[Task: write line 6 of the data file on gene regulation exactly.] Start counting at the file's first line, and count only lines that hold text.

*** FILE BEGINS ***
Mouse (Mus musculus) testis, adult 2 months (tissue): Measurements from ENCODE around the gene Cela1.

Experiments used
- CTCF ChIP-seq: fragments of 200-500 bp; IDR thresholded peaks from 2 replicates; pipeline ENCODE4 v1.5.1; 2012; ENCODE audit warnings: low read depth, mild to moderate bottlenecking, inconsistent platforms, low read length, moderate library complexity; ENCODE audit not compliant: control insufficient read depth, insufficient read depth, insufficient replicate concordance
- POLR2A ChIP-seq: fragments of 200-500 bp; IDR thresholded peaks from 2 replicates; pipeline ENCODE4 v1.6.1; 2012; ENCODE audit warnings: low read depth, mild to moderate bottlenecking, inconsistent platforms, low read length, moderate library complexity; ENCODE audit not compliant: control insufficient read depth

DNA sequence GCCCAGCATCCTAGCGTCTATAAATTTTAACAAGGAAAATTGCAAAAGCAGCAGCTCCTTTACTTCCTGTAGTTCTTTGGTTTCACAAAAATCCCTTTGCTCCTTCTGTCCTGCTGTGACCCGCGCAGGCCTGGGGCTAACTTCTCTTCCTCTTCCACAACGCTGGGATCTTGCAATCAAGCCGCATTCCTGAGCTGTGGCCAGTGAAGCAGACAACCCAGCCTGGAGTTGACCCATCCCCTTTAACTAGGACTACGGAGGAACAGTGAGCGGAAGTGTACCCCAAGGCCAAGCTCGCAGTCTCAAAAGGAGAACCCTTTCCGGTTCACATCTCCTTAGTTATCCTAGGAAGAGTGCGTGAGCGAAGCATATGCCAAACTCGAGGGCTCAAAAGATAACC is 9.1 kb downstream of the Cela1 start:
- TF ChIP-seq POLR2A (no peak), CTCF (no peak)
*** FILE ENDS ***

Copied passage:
- TF ChIP-seq POLR2A (no peak), CTCF (no peak)